Story Structure: Writing the Second Plot Point [Novel Boot Camp #7]

The second plot point occurs right before the fourth quarter of the novel. It gives the protagonist the last piece of information necessary to enable them to move towards the climax of the novel. In this video I explain how to write the second plot point so that the entire fourth quarter of the novel leads to a strong climax.


Video Highlights

  • The second plot point occurs 75% to 80% into a novel.
  • The second plot point provides the protagonist with the last piece of key information necessary for the protagonist to move towards the climax.
  • No information, allies, concepts, or items vital to the climax should be introduced after the second plot point.
  • To move seamlessly from the second plot point to the climax, it’s helpful to use a series of obstacles or trials that force the character to use skills they learned or allies they gained earlier in the novel.

Questions to Ask About Your Novel

1. Is there a key event or a key piece of information that directs the character towards the climax?

Whatever happens at the second plot point should give the protagonist the last thing they need to succeed in the climax. After the second plot point, the protagonist needs to execute their plan, face challenges, and fight to the finish, but the protagonist should already have everything he/she is going to take into the climax.

2. Is there enough space between the second plot point and the climax?

The most common problem with the second plot point is that it happens too late. If there isn’t enough space between the second plot point and the climax, the reader is less likely to find the climax satisfying. Keep in mind that the sequence leading up to the climax and the climax itself is what the entire novel has been leading up to. You don’t want to rush this section of the novel. The second plot point indicates to the reader that everything is about to pay off.

If you have any questions about writing the second plot point, please post it in the comments below.

Comment Question: Do you find the second plot point difficult to write? Do you have trouble “filling” the fourth quarter of your novel?

Workshop #1 critiques will be posted later today and every day this week. If you didn’t get a chance to submit last week, the submission form is still open!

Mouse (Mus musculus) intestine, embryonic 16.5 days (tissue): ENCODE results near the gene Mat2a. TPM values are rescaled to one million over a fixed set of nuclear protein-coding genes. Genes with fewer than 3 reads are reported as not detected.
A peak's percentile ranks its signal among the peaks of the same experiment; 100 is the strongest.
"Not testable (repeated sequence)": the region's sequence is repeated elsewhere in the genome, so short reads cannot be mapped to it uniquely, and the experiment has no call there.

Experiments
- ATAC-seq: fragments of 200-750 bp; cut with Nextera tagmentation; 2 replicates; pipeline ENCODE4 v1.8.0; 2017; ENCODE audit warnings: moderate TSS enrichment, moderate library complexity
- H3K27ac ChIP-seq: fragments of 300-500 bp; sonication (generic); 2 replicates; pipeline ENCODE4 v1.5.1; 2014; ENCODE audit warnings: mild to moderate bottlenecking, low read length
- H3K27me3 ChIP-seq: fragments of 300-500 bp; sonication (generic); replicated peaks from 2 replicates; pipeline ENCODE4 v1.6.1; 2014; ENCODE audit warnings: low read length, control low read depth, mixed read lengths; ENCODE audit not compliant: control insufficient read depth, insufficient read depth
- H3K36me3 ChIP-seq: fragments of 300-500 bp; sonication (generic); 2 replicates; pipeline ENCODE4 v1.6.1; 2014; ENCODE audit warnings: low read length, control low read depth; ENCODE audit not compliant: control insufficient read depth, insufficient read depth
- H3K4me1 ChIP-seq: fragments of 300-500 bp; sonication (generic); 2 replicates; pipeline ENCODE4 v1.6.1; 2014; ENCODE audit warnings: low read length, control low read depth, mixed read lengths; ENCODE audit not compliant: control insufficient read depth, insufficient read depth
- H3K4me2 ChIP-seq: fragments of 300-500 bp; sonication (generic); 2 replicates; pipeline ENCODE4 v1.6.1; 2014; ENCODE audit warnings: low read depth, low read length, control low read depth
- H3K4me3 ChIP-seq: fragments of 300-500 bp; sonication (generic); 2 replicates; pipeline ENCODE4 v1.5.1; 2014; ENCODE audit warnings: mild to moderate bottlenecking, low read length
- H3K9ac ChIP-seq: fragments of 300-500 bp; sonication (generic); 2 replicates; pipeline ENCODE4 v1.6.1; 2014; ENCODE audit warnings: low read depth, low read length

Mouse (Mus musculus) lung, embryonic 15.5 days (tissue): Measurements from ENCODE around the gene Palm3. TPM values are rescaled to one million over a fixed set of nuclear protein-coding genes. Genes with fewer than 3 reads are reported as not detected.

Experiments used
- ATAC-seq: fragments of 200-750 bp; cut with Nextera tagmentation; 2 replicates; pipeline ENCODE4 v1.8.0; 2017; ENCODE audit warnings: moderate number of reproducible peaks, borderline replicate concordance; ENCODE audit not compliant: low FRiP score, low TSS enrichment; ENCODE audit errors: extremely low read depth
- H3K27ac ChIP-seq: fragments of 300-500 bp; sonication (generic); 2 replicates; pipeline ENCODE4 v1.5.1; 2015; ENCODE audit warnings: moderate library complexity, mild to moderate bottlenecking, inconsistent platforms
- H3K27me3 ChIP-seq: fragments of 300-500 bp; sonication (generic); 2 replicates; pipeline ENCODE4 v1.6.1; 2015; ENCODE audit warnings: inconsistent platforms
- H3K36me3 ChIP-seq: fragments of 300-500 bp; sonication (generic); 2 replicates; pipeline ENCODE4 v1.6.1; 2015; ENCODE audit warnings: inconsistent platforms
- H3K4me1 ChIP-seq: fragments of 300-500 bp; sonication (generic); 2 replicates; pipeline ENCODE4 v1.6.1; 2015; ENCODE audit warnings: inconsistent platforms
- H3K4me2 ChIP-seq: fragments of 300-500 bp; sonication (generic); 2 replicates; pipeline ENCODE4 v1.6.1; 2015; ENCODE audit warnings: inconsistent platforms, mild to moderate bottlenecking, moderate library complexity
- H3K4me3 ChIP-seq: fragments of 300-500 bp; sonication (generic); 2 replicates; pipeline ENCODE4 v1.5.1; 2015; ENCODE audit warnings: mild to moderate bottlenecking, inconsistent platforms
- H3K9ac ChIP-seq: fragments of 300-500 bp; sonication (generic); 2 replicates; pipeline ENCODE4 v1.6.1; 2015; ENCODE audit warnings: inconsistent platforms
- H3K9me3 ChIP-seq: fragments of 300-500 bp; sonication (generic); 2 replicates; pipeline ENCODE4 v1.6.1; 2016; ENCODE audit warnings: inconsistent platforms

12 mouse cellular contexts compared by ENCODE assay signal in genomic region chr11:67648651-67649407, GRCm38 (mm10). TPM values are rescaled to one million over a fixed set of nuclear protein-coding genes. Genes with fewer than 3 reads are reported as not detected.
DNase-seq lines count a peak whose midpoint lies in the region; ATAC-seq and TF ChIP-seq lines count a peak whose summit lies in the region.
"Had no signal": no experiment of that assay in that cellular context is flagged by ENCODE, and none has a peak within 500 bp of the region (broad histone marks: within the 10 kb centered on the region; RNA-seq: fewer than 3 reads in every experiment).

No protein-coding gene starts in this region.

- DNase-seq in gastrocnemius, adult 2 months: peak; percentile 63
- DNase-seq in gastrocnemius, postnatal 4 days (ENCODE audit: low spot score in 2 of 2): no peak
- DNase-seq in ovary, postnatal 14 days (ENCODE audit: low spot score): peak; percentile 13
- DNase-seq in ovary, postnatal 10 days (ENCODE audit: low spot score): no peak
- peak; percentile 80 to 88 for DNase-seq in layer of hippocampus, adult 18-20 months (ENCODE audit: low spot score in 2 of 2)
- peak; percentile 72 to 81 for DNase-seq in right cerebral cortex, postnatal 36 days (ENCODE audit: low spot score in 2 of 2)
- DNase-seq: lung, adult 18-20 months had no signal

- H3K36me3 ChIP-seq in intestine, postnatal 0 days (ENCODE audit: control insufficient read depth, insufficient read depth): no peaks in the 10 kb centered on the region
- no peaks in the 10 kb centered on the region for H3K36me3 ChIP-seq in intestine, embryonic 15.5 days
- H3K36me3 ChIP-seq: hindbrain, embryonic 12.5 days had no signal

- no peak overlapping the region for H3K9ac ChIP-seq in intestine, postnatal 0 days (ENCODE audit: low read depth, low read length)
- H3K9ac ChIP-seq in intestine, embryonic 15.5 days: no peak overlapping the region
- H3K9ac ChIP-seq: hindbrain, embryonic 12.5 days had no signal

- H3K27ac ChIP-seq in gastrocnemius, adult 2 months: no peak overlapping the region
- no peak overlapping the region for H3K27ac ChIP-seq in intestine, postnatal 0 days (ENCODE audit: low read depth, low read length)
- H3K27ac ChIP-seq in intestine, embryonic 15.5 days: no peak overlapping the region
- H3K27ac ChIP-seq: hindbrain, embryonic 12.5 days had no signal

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3 thoughts on “Story Structure: Writing the Second Plot Point [Novel Boot Camp #7]

  1. Anonymous says:

    I actually haven’t written that part yet, but I have a good idea what I want to do. I am having more of a problem being patient enough to build the story to the second plot point. Once I write it, the story should pretty much move on it’s own to the conclusion.

    Having said that, I assume it is normal to regularly question whether the plot point to be created will be ‘good enough’, or ‘exciting enough’? I am resisting the urge to embellish the plot point I want to create, I don’t want to hammer it like a nail, I want to place it like a dart.

  2. Nicole L Ochoa says:

    This is the part I am struggling with, it is hard to introduce that final element then not rush to the climax without introducing any more new information. I need to work on my “tiny battles.” I recently read a few articles that discussed how this period of time should have the readers on the edge of their seats with an idea of the outcome, but they should currently be suffering the torture of a few shades of doubt.

  3. Pam Portland (@TruckingWriter) says:

    I think my biggest challenge with my second plot point in my current piece of work is I think the second plot point is when the protagonist impulsively books a one-way ticket to her final destination. This occurs just days after she is introduced to the man that eventually becomes the person who changes her life even more than her travel goal fulfills her. So which event is really the second plot point?

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